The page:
Wednesday, June 23, 2010

ENT


Well we had the much anticipated ENT appointment today with an amazing doctor at Children's. He actually listened start to finish with Sam's history as well as the most recent scary events. He listened to my fears regarding the bleeding disorder and the concerns of being so far away. He isn't 100% sure what is the cause of the breathing issues lately so he is going to do some testing first but if surgery is the plan he went over it all...
He said before he even examined Sam by the sound of his voice that his adenoids must have been very large. The doctor seems like he is excellent and very thorough. He let me ask all my questions and took the time to explain things to me. Essentially once the testing is done and the determination is made as far as how urgent the surgery needs to be done: he will have a plan from Sam's hematologist, and will pre-treat Sam with blood products pre-surgery. Sam will then spend a couple of days in the ICU after the surgery, and then to a regular hospital floor for a few more days at the minimum. He then would like for us to stay locally so that we are close to Children's in case of complications, and thankfully we have friends and family out there. So although I am absolutely terrified and overwhelmed at the thought of what the next few weeks are going to entale, I am so thankful that we have a plan in place. A plan that seems safe for Sam, and cautious and well planned.
He then went on to say that he wanted to clarify the exact type of apneic spells that he is having, so that he won't be doing surgery if it isn't the true cause of the respiratory distress. He is wondering if his apnea is central apnea or obstructive apnea...

FROM WEB MD:

"What is central sleep apnea?
In central sleep apnea, breathing is disrupted regularly during sleep because of the way the brain functions. It is not that you cannot breathe (which is true in obstructive sleep apnea); rather, you do not try to breathe at all. The brain does not tell your muscles to breathe. This type of sleep apnea is usually associated with serious illness, especially an illness in which the lower brainstem -- which controls breathing -- is affected. In infants, central sleep apnea produces pauses in breathing that can last 20 seconds.

How is central sleep apnea diagnosed?
If you have some of these symptoms, or if a family member or bed partner notices that you stop breathing while sleeping, you should talk to your doctor or healthcare provider about the possibility of sleep apnea.

Your doctor is likely to perform a physical examination, take a medical history, and recommend a sleep history. The next step will likely be an overnight sleep study called a polysomnogram. This test is performed in a sleep laboratory under the direct supervision of a trained technologist. During the test, the following body functions may be monitored:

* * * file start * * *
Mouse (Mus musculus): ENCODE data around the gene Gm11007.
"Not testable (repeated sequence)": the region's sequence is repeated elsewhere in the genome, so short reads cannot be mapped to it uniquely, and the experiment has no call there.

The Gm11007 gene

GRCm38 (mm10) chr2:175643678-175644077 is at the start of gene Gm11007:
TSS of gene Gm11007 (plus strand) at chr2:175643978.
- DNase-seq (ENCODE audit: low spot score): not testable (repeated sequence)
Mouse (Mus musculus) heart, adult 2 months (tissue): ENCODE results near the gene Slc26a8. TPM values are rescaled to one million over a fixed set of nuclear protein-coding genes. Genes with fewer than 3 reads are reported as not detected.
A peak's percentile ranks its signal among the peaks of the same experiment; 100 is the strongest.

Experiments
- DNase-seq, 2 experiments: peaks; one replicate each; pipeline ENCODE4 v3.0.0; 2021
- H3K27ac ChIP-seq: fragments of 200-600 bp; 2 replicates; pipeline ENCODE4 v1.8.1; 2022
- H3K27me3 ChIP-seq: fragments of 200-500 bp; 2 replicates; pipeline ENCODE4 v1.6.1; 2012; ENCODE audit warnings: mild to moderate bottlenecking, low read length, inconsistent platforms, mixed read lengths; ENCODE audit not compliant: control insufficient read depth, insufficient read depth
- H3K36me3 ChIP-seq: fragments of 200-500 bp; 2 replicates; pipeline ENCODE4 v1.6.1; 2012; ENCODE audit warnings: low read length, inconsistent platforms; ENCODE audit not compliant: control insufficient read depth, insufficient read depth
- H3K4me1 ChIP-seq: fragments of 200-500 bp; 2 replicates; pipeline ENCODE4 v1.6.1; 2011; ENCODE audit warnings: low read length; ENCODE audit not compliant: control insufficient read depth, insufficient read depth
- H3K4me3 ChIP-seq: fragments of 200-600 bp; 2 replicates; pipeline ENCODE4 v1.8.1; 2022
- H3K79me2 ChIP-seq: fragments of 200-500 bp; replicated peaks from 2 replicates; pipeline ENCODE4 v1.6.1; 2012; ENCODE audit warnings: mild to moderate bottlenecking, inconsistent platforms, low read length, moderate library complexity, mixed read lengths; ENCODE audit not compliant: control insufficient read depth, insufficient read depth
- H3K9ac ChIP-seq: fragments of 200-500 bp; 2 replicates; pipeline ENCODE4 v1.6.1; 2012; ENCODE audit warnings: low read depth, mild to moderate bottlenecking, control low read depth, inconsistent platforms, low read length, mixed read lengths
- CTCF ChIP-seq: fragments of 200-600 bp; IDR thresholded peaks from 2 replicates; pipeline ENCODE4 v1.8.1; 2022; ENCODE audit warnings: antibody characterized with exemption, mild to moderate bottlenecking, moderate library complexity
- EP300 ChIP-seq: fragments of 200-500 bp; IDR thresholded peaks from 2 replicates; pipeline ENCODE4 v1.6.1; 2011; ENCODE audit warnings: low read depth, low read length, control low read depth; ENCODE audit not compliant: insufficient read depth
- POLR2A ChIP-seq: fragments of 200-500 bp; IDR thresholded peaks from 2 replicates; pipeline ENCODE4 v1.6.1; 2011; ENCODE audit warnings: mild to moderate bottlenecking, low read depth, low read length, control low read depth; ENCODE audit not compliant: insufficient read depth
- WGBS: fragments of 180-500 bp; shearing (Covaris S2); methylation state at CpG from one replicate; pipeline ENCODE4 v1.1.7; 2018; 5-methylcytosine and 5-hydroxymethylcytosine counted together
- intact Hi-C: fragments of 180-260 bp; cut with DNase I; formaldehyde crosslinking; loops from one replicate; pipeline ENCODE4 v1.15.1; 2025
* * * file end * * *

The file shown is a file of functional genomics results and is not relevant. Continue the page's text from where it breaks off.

electrical activity of the brain
eye movements
muscle activity
heart rate
breathing patterns
air flow
blood oxygen levels
After the study is completed, the technologist will tally the number of times that breathing is impaired during sleep and then grade the severity of sleep apnea. In some cases, a multiple sleep latency test is performed on the day after the overnight test to measure how quickly you fall asleep. In this test, patients are given several opportunities to fall asleep during the course of a day when they normally would be awake.


What is sleep apnea?
Apnea literally means "cessation of breath." If you have sleep apnea, your breath can become very shallow or you may even stop breathing while you are asleep. This state of not breathing can occur up to hundreds of times a night.

What is obstructive sleep apnea?
Obstructive sleep apnea (OSA) -- also called obstructive sleep apnea syndrome -- occurs when there are repeated episodes of complete or partial blockage of the upper airway during sleep. During a sleep apnea episode, the diaphragm and chest muscles work harder trying to open the airway. Breathing usually resumes with a loud gasp, snort, or body jerk. These episodes can interfere with sound sleep. They can also reduce the flow of oxygen to vital organs and cause irregularities in heart rhythm."

1 comment:

QuatroMama said...

Danielle, I'm so glad you left a comment today. I will certainly be praying for your sweet family. Looks like you have some scary not so fun days ahead, but many many more JOY filled days after that! Thank you for sharing your blog with me.

Blessings!